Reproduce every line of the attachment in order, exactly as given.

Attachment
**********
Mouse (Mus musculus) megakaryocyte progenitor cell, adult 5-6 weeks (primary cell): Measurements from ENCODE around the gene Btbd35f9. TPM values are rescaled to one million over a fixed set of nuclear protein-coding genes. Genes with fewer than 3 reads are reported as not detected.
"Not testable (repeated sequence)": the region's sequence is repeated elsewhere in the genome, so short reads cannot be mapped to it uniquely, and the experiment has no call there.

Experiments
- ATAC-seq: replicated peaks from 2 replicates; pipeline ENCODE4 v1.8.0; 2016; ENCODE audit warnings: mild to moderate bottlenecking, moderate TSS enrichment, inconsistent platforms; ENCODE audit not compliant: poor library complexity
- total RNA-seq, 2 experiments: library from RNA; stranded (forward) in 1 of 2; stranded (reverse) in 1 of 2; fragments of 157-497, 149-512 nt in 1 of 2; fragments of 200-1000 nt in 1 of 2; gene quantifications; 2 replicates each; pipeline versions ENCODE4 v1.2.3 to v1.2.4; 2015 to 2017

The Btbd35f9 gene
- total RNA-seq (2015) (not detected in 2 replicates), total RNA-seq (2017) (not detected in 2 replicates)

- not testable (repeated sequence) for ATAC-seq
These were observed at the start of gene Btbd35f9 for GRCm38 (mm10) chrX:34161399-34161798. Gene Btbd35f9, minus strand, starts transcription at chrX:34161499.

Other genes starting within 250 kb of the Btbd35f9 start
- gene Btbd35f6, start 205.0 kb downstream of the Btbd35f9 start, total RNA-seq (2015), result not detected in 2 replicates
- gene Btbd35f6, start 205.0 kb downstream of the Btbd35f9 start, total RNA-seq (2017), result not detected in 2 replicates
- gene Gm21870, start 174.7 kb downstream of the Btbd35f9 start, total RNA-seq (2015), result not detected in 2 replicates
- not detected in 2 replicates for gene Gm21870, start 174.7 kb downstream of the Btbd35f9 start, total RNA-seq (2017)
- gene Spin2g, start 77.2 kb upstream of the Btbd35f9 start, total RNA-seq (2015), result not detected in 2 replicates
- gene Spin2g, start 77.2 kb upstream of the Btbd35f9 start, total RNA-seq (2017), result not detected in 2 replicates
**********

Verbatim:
Mouse (Mus musculus) megakaryocyte progenitor cell, adult 5-6 weeks (primary cell): Measurements from ENCODE around the gene Btbd35f9. TPM values are rescaled to one million over a fixed set of nuclear protein-coding genes. Genes with fewer than 3 reads are reported as not detected.
"Not testable (repeated sequence)": the region's sequence is repeated elsewhere in the genome, so short reads cannot be mapped to it uniquely, and the experiment has no call there.

Experiments
- ATAC-seq: replicated peaks from 2 replicates; pipeline ENCODE4 v1.8.0; 2016; ENCODE audit warnings: mild to moderate bottlenecking, moderate TSS enrichment, inconsistent platforms; ENCODE audit not compliant: poor library complexity
- total RNA-seq, 2 experiments: library from RNA; stranded (forward) in 1 of 2; stranded (reverse) in 1 of 2; fragments of 157-497, 149-512 nt in 1 of 2; fragments of 200-1000 nt in 1 of 2; gene quantifications; 2 replicates each; pipeline versions ENCODE4 v1.2.3 to v1.2.4; 2015 to 2017

The Btbd35f9 gene
- total RNA-seq (2015) (not detected in 2 replicates), total RNA-seq (2017) (not detected in 2 replicates)

- not testable (repeated sequence) for ATAC-seq
These were observed at the start of gene Btbd35f9 for GRCm38 (mm10) chrX:34161399-34161798. Gene Btbd35f9, minus strand, starts transcription at chrX:34161499.

Other genes starting within 250 kb of the Btbd35f9 start
- gene Btbd35f6, start 205.0 kb downstream of the Btbd35f9 start, total RNA-seq (2015), result not detected in 2 replicates
- gene Btbd35f6, start 205.0 kb downstream of the Btbd35f9 start, total RNA-seq (2017), result not detected in 2 replicates
- gene Gm21870, start 174.7 kb downstream of the Btbd35f9 start, total RNA-seq (2015), result not detected in 2 replicates
- not detected in 2 replicates for gene Gm21870, start 174.7 kb downstream of the Btbd35f9 start, total RNA-seq (2017)
- gene Spin2g, start 77.2 kb upstream of the Btbd35f9 start, total RNA-seq (2015), result not detected in 2 replicates
- gene Spin2g, start 77.2 kb upstream of the Btbd35f9 start, total RNA-seq (2017), result not detected in 2 replicates